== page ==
Cookies

We use cookies to ensure that we give you the best experience on our website. By continuing to browse this repository, you give consent for essential cookies to be used. You can read more about our Privacy and Cookie Policy.


Durham Research Online
You are in:

A regime shift in the Sun-Climate connection with the end of the Medieval Climate Anomaly.

Smirnov, D. A. and Breitenbach, S. F. M. and Feulner, G. and Lechleitner, F.A. and Prufer, K.M. and Baldini, J.U.L. and Marwan, N. and Kurths, J. (2017) 'A regime shift in the Sun-Climate connection with the end of the Medieval Climate Anomaly.', Scientific reports., 7 . p. 11131.

Abstract

Understanding the influence of changes in solar activity on Earth’s climate and distinguishing it from other forcings, such as volcanic activity, remains a major challenge for palaeoclimatology. This problem is best approached by investigating how these variables influenced past climate conditions as recorded in high precision paleoclimate archives. In particular, determining if the climate system response to these forcings changes through time is critical. Here we use the Wiener-Granger causality approach along with well-established cross-correlation analysis to investigate the causal relationship between solar activity, volcanic forcing, and climate as reflected in well-established Intertropical Convergence Zone (ITCZ) rainfall proxy records from Yok Balum Cave, southern Belize. Our analysis reveals a consistent influence of volcanic activity on regional Central American climate over the last two millennia. However, the coupling between solar variability and local climate varied with time, with a regime shift around 1000–1300 CE after which the solar-climate coupling weakened considerably.

Item Type:Article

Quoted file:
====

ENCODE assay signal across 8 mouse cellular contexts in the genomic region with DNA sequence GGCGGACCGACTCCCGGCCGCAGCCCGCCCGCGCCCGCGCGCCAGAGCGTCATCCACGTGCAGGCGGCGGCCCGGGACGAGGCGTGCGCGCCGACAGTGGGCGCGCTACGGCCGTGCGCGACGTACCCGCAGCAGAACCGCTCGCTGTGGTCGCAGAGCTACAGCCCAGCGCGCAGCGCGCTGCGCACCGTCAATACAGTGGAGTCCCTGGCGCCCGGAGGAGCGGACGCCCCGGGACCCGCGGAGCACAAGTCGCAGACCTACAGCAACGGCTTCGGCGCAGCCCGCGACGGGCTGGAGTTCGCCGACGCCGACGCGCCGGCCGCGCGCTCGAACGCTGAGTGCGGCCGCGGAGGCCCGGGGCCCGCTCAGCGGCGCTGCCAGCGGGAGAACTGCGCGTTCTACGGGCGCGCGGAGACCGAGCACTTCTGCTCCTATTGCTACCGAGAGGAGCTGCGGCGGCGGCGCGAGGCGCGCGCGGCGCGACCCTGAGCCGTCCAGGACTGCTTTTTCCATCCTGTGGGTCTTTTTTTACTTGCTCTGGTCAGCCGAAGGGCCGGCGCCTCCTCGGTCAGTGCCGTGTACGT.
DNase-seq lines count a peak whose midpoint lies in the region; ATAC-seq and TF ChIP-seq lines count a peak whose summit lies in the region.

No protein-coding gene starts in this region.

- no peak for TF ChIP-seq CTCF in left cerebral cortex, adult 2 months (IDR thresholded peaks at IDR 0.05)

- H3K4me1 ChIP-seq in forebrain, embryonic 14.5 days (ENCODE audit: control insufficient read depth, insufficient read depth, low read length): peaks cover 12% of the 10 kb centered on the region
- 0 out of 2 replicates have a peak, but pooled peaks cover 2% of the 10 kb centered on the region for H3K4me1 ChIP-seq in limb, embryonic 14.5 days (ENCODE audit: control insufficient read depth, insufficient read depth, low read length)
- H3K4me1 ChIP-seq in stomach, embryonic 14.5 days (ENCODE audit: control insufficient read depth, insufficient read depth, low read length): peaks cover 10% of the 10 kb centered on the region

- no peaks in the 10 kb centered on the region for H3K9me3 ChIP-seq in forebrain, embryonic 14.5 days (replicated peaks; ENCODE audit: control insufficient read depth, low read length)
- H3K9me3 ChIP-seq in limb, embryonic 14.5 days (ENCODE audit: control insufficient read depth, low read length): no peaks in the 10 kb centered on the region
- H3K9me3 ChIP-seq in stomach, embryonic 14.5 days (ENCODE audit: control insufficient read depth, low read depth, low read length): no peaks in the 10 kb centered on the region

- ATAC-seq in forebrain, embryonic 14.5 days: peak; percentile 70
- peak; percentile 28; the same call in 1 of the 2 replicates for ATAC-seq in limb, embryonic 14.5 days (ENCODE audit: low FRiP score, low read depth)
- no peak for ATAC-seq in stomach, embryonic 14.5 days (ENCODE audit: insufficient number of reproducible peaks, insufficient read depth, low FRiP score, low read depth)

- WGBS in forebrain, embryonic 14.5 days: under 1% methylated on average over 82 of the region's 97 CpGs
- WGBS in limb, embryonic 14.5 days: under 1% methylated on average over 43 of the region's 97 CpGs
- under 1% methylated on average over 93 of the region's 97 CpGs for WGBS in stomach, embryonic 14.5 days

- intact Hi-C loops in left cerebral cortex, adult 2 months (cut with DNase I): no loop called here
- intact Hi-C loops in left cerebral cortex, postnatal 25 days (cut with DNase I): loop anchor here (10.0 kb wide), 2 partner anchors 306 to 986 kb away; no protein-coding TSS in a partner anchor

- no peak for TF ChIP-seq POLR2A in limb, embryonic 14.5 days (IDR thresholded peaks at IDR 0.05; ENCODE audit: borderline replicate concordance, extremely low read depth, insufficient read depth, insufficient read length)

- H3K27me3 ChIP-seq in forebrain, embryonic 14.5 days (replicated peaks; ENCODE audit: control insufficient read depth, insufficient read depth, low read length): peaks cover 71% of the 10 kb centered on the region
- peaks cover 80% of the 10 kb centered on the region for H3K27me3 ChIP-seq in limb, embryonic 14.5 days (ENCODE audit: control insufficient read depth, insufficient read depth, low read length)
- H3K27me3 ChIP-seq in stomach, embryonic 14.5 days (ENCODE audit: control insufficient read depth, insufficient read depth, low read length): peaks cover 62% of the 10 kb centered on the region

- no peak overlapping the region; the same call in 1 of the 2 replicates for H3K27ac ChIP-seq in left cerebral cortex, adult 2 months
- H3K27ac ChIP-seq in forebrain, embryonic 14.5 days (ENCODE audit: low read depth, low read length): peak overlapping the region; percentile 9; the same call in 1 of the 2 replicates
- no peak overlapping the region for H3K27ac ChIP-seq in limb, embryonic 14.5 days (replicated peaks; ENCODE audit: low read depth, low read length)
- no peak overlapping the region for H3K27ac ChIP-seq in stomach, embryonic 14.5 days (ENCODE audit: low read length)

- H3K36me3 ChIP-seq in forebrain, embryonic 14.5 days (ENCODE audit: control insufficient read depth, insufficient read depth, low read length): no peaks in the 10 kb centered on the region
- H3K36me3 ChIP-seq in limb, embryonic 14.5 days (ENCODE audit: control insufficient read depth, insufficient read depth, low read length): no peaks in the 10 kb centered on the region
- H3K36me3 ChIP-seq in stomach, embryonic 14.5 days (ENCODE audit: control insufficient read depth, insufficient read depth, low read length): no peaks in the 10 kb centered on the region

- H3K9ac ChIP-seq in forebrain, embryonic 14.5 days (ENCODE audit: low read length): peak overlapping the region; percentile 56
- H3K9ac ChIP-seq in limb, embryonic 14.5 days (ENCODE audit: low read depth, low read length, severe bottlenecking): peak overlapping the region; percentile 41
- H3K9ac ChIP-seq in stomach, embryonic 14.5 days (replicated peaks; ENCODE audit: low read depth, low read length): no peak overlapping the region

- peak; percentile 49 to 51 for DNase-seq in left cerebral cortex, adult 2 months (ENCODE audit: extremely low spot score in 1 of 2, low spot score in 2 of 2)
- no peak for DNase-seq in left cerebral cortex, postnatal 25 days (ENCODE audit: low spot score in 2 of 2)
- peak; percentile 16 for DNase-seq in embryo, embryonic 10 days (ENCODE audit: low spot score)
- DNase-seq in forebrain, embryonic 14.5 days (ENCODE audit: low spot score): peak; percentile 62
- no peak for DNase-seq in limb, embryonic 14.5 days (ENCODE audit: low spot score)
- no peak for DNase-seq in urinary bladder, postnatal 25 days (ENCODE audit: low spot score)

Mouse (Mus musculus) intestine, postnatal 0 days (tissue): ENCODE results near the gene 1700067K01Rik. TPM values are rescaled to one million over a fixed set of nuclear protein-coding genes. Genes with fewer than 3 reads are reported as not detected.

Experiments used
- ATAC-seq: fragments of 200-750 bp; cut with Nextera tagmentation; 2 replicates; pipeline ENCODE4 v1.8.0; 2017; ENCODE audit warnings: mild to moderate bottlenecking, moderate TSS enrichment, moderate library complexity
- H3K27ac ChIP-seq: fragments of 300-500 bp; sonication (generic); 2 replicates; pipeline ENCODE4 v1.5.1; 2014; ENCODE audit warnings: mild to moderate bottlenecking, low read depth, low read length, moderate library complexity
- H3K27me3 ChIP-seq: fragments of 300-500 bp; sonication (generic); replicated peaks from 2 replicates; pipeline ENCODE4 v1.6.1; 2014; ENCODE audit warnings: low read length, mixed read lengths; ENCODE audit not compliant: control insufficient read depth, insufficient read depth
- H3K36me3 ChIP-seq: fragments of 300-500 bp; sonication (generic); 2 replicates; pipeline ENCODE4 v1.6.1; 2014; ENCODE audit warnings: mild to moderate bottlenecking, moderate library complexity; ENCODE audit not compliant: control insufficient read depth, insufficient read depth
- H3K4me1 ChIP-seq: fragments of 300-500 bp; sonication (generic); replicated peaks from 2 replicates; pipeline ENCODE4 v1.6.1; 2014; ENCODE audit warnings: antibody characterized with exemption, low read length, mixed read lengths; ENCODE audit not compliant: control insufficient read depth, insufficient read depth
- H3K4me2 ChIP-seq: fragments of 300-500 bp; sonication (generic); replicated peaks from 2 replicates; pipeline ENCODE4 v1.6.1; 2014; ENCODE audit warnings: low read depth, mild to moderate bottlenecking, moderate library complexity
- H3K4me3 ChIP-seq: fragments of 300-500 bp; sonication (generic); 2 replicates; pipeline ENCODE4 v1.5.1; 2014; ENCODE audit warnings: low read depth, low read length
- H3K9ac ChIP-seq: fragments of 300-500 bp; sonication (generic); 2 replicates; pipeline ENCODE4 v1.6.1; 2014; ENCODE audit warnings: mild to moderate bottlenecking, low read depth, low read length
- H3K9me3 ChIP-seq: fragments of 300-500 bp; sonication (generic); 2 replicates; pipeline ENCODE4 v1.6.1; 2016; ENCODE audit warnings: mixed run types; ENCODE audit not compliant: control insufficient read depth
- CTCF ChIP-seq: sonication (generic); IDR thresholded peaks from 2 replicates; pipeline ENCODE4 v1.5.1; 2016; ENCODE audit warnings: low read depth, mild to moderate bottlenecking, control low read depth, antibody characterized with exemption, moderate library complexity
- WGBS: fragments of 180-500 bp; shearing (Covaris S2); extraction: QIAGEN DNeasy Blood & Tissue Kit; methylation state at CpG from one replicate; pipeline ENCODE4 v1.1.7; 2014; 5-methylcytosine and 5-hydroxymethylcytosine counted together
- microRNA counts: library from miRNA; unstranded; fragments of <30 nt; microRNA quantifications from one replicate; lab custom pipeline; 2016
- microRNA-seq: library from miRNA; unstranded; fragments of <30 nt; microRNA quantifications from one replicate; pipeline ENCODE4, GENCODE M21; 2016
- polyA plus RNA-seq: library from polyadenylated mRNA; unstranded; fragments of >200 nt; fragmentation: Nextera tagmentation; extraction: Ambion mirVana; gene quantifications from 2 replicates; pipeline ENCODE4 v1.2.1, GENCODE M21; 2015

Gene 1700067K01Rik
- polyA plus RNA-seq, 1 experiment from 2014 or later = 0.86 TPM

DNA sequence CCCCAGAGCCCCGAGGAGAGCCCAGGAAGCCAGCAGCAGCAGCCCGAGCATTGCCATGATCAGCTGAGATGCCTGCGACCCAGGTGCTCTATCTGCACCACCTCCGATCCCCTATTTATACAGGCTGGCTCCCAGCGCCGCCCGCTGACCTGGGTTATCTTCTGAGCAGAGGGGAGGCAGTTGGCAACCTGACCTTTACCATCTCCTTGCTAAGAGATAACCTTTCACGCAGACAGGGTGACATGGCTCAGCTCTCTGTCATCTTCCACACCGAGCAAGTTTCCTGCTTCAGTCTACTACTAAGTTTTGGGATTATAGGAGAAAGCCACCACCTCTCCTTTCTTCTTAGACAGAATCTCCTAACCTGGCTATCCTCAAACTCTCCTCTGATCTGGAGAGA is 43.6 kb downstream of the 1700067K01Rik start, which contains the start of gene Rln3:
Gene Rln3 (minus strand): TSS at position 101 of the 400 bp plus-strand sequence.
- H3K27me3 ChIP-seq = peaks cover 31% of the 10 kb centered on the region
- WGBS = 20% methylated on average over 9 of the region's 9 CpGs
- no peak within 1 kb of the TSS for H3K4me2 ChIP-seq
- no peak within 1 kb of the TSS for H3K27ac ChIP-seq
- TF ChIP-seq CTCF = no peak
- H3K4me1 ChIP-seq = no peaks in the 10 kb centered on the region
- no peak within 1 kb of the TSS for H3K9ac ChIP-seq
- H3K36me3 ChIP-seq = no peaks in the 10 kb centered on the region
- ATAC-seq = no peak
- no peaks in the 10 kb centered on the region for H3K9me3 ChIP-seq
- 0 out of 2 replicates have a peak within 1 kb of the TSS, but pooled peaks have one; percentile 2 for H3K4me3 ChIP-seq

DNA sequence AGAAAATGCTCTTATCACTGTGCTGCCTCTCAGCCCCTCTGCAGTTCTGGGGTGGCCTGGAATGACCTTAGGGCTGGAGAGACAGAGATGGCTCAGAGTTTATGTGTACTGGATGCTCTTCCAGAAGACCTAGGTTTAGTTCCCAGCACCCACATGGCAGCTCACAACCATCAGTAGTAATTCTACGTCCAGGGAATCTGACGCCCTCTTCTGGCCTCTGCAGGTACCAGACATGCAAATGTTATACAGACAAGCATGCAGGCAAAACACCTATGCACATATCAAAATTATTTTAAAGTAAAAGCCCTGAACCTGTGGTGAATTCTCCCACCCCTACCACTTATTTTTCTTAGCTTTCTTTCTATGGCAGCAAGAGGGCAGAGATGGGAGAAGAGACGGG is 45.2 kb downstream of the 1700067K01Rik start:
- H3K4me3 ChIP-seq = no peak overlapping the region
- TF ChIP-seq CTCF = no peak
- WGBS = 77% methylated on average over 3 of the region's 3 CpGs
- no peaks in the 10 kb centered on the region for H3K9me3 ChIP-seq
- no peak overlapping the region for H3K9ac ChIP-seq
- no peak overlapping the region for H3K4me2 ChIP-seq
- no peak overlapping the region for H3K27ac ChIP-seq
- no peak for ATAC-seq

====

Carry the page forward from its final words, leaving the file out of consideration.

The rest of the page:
Full text:(VoR) Version of Record
Available under License - Creative Commons Attribution.
Download PDF
(1559Kb)
Status:Peer-reviewed
Publisher Web site:https://doi.org/10.1038/s41598-017-11340-8
Publisher statement:This article is licensed under a Creative Commons Attribution 4.0 International License, which permits use, sharing, adaptation, distribution and reproduction in any medium or format, as long as you give appropriate credit to the original author(s) and the source, provide a link to the Creative Commons license, and indicate if changes were made. The images or other third party material in this article are included in the article’s Creative Commons license, unless indicated otherwise in a credit line to the material. If material is not included in the article’s Creative Commons license and your intended use is not permitted by statutory regulation or exceeds the permitted use, you will need to obtain permission directly from the copyright holder. To view a copy of this license, visit http://creativecommons.org/licenses/by/4.0/.
Date accepted:18 July 2017
Date deposited:13 September 2017
Date of first online publication:11 September 2017
Date first made open access:No date available

Social bookmarking: del.icio.usConnoteaBibSonomyCiteULikeFacebookTwitterExport: EndNote, Zotero | BibTex
Look up in GoogleScholar | Find in a UK Library